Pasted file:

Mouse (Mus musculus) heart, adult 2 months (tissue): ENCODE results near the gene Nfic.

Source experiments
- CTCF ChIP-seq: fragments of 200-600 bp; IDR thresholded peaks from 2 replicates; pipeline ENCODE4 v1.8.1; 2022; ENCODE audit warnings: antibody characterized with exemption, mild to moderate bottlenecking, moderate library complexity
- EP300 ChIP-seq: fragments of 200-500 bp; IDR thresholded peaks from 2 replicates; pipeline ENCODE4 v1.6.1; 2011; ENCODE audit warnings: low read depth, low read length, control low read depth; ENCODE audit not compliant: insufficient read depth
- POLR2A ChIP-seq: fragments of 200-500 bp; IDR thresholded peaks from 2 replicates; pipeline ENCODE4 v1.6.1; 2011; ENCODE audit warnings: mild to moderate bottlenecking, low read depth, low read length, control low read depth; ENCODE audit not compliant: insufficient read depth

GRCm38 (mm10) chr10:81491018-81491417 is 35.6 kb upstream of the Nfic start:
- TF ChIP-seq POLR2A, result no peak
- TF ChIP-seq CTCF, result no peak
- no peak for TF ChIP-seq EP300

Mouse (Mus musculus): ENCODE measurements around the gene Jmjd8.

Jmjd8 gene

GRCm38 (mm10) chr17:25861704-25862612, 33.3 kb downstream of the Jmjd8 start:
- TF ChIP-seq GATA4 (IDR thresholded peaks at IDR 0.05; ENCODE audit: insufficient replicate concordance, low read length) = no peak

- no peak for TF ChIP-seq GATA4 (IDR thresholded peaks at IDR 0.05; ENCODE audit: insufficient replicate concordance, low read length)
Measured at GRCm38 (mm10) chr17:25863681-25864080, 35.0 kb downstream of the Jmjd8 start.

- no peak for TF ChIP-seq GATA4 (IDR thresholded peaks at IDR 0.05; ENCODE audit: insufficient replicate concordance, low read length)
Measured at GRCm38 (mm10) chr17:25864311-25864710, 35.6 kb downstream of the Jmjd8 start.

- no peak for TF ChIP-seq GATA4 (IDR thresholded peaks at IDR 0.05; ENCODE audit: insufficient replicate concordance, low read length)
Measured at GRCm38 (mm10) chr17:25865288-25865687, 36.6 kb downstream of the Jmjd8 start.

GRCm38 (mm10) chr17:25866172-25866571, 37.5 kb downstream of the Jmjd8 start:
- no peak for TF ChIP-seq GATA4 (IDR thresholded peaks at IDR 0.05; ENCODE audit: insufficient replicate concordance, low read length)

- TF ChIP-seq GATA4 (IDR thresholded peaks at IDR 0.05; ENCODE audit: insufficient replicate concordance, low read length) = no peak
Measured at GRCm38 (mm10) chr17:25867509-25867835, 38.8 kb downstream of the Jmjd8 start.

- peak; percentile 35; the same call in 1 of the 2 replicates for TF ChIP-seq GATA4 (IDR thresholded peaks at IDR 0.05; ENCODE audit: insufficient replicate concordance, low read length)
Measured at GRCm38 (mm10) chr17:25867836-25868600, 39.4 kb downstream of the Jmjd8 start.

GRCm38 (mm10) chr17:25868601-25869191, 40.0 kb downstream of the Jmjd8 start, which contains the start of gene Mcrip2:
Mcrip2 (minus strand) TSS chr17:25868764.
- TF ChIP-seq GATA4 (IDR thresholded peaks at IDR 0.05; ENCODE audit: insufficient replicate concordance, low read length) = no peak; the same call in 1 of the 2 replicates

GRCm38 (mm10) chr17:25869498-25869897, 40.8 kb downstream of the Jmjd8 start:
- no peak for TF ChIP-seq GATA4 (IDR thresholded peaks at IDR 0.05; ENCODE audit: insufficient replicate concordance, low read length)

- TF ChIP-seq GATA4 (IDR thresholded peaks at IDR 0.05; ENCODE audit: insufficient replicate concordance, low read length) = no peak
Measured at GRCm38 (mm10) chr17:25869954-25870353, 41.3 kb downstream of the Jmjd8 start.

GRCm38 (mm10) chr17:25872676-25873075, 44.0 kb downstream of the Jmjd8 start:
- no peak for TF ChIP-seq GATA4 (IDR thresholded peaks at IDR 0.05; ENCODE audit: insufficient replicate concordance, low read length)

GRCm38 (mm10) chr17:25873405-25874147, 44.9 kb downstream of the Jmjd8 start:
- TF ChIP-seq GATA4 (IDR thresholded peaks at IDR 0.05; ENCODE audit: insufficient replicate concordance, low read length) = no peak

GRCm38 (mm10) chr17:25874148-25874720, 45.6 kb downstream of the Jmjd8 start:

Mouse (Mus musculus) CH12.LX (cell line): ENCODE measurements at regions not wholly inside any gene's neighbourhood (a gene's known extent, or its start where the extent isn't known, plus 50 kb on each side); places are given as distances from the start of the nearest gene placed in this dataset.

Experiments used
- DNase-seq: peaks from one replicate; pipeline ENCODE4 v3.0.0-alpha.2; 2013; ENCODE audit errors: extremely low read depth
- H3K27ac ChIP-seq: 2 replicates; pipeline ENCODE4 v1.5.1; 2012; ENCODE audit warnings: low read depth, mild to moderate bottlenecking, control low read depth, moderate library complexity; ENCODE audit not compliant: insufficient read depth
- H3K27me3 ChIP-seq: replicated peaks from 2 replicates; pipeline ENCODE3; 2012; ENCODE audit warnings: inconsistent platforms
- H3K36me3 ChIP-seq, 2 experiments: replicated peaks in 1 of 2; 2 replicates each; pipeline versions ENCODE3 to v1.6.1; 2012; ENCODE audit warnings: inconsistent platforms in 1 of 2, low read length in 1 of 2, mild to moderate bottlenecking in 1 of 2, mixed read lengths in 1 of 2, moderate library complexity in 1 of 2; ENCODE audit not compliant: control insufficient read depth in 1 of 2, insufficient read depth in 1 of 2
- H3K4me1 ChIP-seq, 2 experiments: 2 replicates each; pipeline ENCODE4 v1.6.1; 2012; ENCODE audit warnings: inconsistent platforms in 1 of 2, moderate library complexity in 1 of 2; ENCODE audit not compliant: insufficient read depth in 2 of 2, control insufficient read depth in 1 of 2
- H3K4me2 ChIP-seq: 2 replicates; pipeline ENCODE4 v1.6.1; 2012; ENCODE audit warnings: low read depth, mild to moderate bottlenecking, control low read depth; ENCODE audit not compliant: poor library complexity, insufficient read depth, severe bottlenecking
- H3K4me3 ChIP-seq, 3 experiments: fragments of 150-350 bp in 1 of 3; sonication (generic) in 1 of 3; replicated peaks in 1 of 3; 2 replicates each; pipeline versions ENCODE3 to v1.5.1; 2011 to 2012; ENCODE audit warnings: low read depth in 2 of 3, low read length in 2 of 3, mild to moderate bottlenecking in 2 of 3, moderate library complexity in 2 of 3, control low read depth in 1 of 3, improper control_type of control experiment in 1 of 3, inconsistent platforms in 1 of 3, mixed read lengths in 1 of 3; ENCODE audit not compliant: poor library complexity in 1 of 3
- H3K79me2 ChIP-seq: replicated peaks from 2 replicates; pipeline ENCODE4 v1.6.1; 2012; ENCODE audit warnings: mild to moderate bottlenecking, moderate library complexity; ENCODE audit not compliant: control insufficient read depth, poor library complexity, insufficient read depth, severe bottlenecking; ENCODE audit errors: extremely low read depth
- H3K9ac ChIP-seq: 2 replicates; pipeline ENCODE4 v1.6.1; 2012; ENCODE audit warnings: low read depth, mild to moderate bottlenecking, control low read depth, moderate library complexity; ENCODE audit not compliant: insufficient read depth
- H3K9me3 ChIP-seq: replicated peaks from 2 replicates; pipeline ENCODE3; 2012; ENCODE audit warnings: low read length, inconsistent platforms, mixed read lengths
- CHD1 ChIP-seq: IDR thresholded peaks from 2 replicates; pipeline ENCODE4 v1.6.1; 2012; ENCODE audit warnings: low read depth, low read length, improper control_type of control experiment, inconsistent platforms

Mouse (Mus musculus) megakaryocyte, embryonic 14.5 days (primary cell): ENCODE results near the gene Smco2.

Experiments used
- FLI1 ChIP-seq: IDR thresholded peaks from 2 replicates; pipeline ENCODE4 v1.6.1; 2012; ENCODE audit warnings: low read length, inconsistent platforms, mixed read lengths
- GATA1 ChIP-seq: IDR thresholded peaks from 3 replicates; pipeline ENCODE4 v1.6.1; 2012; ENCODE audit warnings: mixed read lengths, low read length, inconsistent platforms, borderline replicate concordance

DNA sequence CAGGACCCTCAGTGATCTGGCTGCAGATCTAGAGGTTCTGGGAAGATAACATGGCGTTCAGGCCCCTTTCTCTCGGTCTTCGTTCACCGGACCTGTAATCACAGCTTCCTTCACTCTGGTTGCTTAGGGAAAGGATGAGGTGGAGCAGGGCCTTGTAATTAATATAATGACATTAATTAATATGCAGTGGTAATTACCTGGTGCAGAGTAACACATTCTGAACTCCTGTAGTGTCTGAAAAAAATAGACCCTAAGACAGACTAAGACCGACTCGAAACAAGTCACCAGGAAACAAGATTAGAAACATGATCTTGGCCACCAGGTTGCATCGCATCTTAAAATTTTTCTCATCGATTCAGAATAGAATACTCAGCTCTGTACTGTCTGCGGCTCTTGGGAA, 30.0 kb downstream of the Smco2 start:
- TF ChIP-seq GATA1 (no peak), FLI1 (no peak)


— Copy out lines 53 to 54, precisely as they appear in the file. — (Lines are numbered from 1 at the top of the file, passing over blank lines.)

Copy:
- FLI1 ChIP-seq: IDR thresholded peaks from 2 replicates; pipeline ENCODE4 v1.6.1; 2012; ENCODE audit warnings: low read length, inconsistent platforms, mixed read lengths
- GATA1 ChIP-seq: IDR thresholded peaks from 3 replicates; pipeline ENCODE4 v1.6.1; 2012; ENCODE audit warnings: mixed read lengths, low read length, inconsistent platforms, borderline replicate concordance